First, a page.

A lawyer for Portlanders for Safer Shelters, which is behind the smaller shelters citizen referendum, sent a letter to the mayor and members of the City Council on Thursday threatening a lawsuit if city staff say the outcome of the vote could not change city plans to build a 208-bed homeless services center in Riverton.

City attorneys have said in the past that plans for the center would be safeguarded by law if they were approved at least 45 days before the upcoming election. The group against the center argues that the law requires a written decision be issued for the project to get final approval – and that didn’t come until 41 days before Nov. 2.

Attorney Kristin Collins requested that city officials correct the public record and refrain from repeating “inaccurate statements.”

“These false statements are perhaps intended to and will have the effect of depressing voter turnout and engagement,” Collins wrote. “If such comments continue, we will immediately request a declaratory judgment and injunction to declare that the amendments, if passed, will attach to the proposed Riverton shelter.”

A city attorney Thursday objected to Collins’ characterization of the city’s stand and suggested that the matter likely “will be ably resolved by a court of law in due course.”

“It is unfortunate this Attorney Collins and her client have opted to accuse the city of “voter suppression” and attempted to bait the City into litigating what is fundamentally a legal question in the court of public opinion, rather than in a court of law,” Danielle West, Portland’s Corporation Counsel and soon-to-be interim city manager, said in a statement. “Because the City greatly respects Portland voters and in no way wishes to unfairly influence the election results, much less suppress voter turnout or participation, it will not offer a legal opinion one way or the other about the applicability of the initiative on any land use approval.”

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Portland officials have spent years coming up with a plan to replace the Oxford Street Shelter, which services single adults in Bayside. That space is a three-story apartment building and garage that was retrofitted into a shelter. It can accommodate 154 people, who must sleep on thin floor mats in close proximity to one another. And there is no room for additional services such as a soup kitchen or counseling.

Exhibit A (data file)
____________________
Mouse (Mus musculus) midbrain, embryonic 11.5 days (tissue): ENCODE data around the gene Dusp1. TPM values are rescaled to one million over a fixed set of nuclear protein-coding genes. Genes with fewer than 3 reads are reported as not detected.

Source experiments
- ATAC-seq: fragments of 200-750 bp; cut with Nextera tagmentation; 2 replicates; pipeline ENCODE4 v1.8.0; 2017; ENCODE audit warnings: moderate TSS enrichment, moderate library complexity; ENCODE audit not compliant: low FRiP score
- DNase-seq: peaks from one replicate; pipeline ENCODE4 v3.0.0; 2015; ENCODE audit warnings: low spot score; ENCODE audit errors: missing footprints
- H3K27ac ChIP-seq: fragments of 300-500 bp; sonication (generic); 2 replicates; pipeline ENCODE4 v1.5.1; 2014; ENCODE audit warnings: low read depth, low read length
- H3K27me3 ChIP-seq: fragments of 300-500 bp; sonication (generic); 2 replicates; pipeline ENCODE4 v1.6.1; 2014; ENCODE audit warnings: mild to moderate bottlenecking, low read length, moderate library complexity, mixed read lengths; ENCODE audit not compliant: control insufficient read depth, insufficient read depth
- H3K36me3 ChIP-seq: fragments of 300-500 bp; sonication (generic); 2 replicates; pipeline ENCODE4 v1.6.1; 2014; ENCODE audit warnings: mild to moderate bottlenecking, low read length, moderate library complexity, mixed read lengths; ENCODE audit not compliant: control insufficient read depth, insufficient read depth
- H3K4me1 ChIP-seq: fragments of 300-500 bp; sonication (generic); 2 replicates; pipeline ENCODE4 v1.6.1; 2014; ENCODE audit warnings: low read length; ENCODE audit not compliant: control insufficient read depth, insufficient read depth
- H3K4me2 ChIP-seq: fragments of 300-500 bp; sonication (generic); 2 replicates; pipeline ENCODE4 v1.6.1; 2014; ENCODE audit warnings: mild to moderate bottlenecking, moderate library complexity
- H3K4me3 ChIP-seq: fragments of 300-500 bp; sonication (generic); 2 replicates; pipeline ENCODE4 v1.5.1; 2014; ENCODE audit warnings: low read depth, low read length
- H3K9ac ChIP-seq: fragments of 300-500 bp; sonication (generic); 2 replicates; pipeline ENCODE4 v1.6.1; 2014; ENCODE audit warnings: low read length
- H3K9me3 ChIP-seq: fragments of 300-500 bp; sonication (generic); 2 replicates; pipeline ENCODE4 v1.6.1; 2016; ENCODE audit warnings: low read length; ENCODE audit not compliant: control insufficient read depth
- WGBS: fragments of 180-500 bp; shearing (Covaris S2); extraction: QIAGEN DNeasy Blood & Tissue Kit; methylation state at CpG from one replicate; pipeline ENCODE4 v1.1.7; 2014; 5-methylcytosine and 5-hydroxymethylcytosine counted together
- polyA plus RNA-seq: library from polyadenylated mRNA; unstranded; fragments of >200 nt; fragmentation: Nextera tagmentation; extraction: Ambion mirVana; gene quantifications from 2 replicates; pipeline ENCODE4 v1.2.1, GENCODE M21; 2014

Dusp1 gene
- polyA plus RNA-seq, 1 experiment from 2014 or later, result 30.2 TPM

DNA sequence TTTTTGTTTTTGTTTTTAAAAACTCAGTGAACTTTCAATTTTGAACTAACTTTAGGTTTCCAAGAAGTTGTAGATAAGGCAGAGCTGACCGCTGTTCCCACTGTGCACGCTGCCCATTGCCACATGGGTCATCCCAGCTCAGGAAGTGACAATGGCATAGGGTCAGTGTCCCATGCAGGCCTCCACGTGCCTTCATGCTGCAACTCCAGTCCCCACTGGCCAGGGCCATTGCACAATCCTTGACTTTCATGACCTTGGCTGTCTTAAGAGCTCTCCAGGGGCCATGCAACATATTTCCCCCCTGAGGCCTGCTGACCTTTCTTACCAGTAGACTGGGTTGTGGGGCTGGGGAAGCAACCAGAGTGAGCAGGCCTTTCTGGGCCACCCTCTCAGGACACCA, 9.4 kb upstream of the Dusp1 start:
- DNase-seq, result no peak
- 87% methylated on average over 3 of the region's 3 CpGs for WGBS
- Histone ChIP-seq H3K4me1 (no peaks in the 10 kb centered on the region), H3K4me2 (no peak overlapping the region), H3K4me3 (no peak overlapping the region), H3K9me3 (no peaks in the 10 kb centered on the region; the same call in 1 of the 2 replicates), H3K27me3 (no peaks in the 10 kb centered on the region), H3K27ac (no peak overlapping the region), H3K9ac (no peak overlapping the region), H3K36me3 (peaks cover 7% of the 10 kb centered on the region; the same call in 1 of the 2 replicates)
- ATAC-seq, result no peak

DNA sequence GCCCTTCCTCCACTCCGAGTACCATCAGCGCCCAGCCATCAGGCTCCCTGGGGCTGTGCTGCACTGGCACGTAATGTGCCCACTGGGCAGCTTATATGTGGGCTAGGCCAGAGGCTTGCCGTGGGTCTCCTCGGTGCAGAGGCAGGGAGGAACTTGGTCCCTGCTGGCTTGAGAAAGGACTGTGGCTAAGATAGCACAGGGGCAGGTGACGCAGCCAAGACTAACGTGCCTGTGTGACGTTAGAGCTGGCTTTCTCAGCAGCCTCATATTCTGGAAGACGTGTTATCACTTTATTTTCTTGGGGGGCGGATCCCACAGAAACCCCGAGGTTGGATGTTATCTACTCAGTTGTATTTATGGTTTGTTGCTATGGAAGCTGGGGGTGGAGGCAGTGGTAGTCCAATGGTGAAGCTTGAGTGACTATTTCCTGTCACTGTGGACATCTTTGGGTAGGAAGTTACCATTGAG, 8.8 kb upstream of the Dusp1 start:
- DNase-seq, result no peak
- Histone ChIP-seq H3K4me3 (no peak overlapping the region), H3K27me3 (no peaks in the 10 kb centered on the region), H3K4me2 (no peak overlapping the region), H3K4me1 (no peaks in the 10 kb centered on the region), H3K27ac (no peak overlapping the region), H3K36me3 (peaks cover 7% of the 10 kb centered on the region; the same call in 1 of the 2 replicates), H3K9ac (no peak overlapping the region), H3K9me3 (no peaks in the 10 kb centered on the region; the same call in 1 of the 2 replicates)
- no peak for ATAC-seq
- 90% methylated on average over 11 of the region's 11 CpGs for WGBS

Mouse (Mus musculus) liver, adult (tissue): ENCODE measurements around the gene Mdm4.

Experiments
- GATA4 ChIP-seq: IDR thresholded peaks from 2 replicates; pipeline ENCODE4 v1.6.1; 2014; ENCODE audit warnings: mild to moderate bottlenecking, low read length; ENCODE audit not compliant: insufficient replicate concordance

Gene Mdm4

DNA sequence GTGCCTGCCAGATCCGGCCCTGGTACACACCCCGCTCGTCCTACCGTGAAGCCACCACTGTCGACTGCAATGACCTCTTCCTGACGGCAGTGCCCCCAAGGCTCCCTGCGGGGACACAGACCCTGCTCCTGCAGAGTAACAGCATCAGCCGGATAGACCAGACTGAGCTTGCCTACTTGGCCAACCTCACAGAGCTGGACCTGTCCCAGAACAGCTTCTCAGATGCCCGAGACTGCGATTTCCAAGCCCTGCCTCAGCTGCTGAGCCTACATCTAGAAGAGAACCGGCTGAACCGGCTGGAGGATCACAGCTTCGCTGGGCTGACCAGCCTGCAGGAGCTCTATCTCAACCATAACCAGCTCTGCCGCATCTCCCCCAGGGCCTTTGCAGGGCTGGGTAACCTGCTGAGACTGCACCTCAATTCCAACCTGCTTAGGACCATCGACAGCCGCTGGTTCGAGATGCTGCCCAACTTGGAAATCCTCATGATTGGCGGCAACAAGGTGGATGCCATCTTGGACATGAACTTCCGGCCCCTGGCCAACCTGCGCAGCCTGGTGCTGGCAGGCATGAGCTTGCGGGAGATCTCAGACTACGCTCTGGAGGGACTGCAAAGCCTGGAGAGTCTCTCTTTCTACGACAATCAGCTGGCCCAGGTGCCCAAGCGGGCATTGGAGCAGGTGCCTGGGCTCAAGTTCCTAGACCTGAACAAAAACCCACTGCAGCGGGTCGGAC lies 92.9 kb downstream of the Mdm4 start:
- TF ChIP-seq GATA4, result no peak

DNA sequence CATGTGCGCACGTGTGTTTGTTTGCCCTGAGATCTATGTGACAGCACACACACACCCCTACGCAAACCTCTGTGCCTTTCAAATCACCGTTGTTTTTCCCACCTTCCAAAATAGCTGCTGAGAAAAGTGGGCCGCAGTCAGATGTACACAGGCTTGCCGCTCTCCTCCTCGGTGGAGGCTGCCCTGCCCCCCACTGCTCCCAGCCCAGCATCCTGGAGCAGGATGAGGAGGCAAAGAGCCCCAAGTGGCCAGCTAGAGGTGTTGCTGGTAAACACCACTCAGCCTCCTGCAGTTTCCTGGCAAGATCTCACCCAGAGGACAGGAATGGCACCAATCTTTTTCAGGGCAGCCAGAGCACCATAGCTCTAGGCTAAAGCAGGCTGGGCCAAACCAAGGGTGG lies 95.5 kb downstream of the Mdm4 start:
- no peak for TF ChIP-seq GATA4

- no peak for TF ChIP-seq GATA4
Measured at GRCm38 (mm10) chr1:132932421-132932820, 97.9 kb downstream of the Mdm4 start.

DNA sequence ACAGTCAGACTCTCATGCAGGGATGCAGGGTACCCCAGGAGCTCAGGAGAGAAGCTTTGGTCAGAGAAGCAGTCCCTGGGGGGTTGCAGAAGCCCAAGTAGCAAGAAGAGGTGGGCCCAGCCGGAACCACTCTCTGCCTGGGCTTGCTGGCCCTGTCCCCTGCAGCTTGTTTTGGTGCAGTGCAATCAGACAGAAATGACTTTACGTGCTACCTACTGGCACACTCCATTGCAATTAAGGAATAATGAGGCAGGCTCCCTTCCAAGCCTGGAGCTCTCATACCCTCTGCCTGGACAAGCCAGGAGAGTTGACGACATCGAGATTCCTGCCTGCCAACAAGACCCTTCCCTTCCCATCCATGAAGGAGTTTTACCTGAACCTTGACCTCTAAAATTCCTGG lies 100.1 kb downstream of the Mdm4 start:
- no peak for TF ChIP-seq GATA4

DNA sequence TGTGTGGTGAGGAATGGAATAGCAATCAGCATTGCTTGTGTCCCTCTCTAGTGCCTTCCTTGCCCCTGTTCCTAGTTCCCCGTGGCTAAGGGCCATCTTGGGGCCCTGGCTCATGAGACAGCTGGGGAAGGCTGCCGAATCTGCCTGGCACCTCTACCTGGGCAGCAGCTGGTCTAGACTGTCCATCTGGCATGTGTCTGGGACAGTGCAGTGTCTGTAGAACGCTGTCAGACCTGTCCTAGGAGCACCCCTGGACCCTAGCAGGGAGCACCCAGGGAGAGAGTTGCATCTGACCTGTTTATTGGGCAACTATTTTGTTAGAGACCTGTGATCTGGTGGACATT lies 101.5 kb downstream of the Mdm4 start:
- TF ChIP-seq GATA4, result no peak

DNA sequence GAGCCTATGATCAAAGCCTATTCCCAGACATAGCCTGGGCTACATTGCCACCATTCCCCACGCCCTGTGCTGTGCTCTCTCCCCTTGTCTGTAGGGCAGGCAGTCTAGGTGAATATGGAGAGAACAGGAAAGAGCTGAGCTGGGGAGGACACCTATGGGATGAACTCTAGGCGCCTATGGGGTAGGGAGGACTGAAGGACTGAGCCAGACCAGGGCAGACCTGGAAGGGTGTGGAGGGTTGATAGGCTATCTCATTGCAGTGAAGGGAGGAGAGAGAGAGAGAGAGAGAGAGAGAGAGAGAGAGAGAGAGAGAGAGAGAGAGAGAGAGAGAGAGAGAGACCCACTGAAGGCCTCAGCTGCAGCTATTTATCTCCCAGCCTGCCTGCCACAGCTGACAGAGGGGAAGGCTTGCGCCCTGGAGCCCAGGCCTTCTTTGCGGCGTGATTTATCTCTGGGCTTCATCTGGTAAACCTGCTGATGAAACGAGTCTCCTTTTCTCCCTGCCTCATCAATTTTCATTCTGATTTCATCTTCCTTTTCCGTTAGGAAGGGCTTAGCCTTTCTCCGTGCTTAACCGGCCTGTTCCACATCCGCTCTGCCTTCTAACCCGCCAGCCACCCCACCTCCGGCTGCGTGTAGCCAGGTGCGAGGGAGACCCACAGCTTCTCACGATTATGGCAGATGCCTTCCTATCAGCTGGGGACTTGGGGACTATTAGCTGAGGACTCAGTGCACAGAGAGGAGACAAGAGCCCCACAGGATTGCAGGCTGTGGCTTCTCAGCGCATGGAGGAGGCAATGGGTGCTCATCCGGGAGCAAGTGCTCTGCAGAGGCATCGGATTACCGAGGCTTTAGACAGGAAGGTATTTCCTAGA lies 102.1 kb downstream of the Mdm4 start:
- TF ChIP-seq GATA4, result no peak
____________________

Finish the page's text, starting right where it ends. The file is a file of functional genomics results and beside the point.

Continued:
The smaller shelter referendum, Question A on the city ballot, would limit the size of most new homeless shelters to 50 beds and remove requirements, including that facilities be located near public transit and have day space. The measure is retroactive to April 20 and was designed to block the city’s plans to build the proposed new center on Riverside Street, which would offer homeless people raised beds, wraparound services, a medical clinic, soup kitchen and a place to come inside during the day.

City attorneys have stated publicly that state law prohibits retroactivity clauses from derailing any project that has received its final approval at least 45 days before such a clause would go into effect, which in this case would be Election Day.

Attorneys have said the Planning Board’s vote to approve the shelter constituted final approval, but Collins said the city’s land use code states that decisions are considered final “as of the date the written decision is issued.”

It’s a technical point that could have a big impact.

The Planning Board approved the shelter project on Sept. 14, which is 49 days before the election. However, Collins said a city staffer indicated that the written decision was not signed until sometime after Sept. 20 and not issued until Sept. 22, which was 41 days before the election.

“If passed, the citizen-initiated amendments must be applied to the proposed shelter, requiring its capacity to be reduced to 50 beds,” Collins asserted.

In her letter, Collins characterized the group she is representing as “a coalition of Riverton and other local residents and property owners who circulated and signed petitions for the ballot initiative to limit the size of homeless shelters.”

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